Objective: To evaluate the long-term effect of 60 Hz stimulation of the subthalamic nucleus (STN) on dysphagia, freezing of gait (FOG) and other motor symptoms in patients with Parkinson's disease (PD) who have FOG at the usual 130 Hz stimulation.
Methods: This is a prospective, sequence randomised, crossover, double-blind study. PD patients with medication refractory FOG at 130 Hz stimulation of the STN were randomised to the sequences of 130 Hz, 60 Hz or deep brain stimulation off to assess swallowing function (videofluoroscopic evaluation and swallowing questionnaire), FOG severity (stand-walk-sit test and FOG questionnaire) and motor function (Unified PD Rating Scale, Part III motor examination (UPDRS-III)) at initial visit (V1) and follow-up visit (V2, after being on 60 Hz stimulation for an average of 14.5 months), in their usual medications on state. The frequency of aspiration events, perceived swallowing difficulty and FOG severity at 60 Hz compared with 130 Hz stimulation at V2, and their corresponding changes at V2 compared with V1 at 60 Hz were set as primary outcomes, with similar comparisons in UPDRS-III and its subscores as secondary outcomes.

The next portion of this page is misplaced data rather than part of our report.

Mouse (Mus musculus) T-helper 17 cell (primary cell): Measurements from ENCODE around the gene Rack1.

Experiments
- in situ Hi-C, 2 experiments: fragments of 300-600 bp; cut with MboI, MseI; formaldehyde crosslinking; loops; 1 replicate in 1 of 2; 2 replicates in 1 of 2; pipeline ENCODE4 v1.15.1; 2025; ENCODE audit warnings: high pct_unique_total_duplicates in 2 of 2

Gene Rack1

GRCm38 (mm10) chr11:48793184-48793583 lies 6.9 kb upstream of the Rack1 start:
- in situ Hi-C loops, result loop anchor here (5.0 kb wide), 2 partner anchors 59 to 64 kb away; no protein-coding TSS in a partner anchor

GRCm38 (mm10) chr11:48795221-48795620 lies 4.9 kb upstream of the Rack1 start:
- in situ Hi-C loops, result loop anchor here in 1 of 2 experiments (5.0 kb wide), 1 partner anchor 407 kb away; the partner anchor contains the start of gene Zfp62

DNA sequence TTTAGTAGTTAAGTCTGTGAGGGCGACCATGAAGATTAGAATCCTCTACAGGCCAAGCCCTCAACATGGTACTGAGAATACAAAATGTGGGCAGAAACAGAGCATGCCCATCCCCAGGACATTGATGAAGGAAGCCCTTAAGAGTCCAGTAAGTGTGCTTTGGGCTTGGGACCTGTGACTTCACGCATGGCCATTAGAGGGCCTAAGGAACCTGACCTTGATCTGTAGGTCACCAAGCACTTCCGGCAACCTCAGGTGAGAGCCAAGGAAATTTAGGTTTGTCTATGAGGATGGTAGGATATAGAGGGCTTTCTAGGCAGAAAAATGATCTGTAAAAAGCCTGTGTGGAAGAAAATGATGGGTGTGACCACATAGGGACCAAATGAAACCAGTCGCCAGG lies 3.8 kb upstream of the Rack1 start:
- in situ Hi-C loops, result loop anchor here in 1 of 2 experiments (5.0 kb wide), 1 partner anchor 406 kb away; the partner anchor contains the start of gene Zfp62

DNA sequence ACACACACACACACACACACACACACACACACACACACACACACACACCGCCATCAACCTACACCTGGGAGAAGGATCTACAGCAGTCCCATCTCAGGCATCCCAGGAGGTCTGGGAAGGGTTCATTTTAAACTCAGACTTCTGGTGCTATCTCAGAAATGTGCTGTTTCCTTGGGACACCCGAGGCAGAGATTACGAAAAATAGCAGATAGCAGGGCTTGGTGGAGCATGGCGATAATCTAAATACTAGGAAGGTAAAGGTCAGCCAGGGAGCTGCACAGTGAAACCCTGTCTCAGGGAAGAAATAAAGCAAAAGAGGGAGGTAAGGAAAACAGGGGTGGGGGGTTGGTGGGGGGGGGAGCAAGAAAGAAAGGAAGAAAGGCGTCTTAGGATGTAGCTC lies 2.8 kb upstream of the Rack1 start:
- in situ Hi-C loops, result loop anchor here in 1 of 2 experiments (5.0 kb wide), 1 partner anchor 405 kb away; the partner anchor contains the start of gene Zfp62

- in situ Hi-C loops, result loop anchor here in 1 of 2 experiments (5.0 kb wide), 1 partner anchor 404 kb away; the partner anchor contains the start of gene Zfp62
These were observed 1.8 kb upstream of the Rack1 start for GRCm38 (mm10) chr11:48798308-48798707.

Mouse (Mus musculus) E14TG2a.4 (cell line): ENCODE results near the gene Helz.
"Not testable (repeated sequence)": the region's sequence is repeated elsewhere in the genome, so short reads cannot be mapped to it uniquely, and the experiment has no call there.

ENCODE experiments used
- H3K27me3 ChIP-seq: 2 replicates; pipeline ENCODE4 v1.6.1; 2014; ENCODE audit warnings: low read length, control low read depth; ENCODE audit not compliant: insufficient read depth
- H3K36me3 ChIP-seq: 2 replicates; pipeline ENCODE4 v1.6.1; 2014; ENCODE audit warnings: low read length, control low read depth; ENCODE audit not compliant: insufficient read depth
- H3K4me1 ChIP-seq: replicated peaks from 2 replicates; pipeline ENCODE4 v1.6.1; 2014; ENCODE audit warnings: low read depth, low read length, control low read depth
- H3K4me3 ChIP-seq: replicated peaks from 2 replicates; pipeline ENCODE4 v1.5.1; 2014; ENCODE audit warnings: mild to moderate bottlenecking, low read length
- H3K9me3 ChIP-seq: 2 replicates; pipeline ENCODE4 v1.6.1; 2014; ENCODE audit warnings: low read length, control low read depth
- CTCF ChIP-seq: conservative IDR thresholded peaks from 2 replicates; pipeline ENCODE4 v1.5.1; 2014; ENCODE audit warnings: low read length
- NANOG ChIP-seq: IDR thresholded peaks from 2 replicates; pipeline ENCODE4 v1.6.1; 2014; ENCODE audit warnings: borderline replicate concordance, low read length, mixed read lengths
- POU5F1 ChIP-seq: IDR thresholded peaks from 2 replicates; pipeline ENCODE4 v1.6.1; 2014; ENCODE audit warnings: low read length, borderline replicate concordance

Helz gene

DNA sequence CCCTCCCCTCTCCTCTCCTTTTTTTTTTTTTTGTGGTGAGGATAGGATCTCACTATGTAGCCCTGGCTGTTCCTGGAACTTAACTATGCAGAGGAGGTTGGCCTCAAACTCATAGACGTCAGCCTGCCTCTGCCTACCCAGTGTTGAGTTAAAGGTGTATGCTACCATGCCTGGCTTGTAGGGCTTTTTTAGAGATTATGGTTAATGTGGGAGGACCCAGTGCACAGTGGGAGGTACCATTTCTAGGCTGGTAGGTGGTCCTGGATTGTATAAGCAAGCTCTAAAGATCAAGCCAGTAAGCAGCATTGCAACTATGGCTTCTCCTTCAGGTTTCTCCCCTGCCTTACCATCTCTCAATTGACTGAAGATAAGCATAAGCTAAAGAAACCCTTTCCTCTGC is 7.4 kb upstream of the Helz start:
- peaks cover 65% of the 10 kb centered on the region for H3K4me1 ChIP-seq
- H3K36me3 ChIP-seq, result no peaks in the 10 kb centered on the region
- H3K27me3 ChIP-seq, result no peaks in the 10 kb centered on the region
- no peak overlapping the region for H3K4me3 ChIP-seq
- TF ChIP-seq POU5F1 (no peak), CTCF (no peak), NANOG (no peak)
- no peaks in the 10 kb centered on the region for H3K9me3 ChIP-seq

Results: All 11 enrolled participants completed V1 and 10 completed V2. We found the benefits of 60 Hz stimulation compared with 130 Hz in reducing aspiration frequency, perceived swallowing difficulty, FOG severity, bradykinesia and overall axial and motor symptoms at V1 and persistent benefits on all of them except dysphagia at V2, with overall decreasing efficacy when comparing V2 to V1.
Conclusions: The 60 Hz stimulation, when compared with 130 Hz, has long-term benefits on reducing FOG, bradykinesia and overall axial and motor symptoms except dysphagia, although the overall benefits decrease with long-term use.
Clinical trial registration: NCT02549859; Pre-results.
Keywords: DBS; Parkinson’s disease; STN; dysphagia; freezing; frequency; gait.
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